Musician, Philanthropist, Zimbabwean Icon : Oliver ‘Tuku’ Mtukudzi.
If you asked most Zimbabweans which artist they would like to perform at their wedding, the answer will most likely be Oliver Mtukudzi.
Tuku is considered to be Zimbabwe’s biggest artist, and one of the most influential artists in South Africa.
Mtukudzi died in Harare after a long battle with diabetes, exactly the same day as his friend, the musician Hugh Masekela, who passed away on 23 January 2018.
Many people fell in love with his experimental spirit, his sound dubbed ‘Tuku Music’ was a blend of southern African music traditions, including mbira, mbaqanga, jit and the traditional drumming styles of the Korekore.
Indeed, even his journey to learn how to play the guitar was through experimenting with different sounds:
I looked for a sound the guitar couldn’t make in a guitar – that is how I learned to play the guitar. Professional guitarist at the time use to laugh at me. I used to look for a mbira (music instrument) on the guitar strings. I’ve always been experimental. But it was a blessing in disguise because I went on to pioneer a sound that was later labelled Tuku music.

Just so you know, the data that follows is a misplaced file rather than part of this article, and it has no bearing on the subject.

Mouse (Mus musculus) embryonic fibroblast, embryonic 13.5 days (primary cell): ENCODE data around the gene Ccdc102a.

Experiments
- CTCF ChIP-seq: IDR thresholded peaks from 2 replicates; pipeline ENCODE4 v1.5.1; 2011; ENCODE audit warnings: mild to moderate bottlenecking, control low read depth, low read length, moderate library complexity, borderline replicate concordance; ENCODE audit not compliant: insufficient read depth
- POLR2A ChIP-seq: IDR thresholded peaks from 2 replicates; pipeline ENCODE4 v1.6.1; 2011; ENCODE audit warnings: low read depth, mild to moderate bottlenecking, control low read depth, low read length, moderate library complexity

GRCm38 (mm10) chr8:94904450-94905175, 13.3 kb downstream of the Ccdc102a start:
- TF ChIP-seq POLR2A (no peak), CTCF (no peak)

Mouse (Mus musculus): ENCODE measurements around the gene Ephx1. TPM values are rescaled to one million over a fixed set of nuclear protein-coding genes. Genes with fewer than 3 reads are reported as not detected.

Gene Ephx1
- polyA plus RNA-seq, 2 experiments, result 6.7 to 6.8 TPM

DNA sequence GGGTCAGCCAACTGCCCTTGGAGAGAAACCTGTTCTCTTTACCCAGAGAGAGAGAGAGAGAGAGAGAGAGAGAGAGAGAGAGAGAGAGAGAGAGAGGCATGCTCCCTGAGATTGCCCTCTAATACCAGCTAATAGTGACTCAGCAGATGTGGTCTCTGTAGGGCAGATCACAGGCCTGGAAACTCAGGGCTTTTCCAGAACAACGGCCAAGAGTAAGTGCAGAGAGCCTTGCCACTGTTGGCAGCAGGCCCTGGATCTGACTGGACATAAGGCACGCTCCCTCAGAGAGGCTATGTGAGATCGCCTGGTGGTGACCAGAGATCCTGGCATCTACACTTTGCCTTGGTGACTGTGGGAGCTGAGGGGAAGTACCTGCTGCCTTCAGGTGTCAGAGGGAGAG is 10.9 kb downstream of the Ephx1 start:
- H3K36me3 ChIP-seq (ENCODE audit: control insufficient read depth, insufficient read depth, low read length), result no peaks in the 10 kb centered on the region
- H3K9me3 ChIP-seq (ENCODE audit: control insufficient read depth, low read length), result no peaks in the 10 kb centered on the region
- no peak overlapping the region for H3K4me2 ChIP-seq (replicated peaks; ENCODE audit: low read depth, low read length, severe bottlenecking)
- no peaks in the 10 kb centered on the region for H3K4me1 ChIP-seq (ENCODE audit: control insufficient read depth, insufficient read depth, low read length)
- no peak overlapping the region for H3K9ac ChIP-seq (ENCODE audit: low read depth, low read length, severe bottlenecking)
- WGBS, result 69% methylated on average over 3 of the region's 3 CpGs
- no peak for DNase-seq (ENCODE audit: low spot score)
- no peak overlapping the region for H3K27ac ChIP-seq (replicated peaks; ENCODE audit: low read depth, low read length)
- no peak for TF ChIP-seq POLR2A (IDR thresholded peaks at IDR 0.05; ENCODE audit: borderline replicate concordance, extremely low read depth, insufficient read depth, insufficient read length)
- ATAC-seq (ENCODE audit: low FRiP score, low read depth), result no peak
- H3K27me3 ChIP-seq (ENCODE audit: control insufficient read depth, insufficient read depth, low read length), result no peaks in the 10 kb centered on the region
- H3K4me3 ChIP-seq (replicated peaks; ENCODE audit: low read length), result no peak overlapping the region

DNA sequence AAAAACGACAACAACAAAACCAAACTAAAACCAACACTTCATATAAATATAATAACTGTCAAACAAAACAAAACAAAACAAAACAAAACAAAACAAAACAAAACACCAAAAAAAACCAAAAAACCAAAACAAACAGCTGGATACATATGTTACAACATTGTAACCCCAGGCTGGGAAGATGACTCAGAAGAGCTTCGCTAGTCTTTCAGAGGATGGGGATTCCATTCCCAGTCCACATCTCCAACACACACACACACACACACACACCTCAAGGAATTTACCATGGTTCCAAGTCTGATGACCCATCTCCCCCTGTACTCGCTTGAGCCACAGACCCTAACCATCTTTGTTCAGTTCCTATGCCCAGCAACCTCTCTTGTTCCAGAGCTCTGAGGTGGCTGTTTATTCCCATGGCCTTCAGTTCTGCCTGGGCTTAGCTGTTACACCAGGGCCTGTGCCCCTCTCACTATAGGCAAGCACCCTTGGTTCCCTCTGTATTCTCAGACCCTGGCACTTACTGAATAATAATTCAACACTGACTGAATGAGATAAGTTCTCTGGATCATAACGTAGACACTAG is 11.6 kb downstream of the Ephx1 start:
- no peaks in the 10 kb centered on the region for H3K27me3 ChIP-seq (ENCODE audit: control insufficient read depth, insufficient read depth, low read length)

Mtukudzi was not just a good singer but his music always had an underlying revolutionary message. In his song “Todii” (What shall we do?), Mtukudzi reflects on the challenge faced by communities as a result of the scourge of HIV/AIDS. The song praises those who take care of those suffering from HIV, but at the same time admonishes those in the government who are responsible for allowing the situation to have gotten as bad as it did.
The song Neria which is still considered one of the greatest Zimbabwean soundtracks, was written by Mtukudzi for the film of the same name. Mtukudzi crafted the soundtrack detailing the tribulations of a widow trying to survive past patriarchy in all its forms.
His 2001 song Wasakara, meaning “You Are Too Old”, was banned as it was seen as a reference to leader Robert Mugabe, who was ousted 16 years later aged 93. This song represented many Zimbabweans feelings to the former President, many praise Mugabe for leading Zimbabwe’s fight for independence, but his inability to leave office was very controversial.
Mtukudzi is one of Africa’s finest musicians and the revolutionary zeal his music contains will create more Africans who will shape the planet to be the most prosperous in the world.
On Saturday, his coffin was taken in a funeral procession through the national stadium in the capital Harare.
It was then was transported by helicopter to his home village, north of Harare.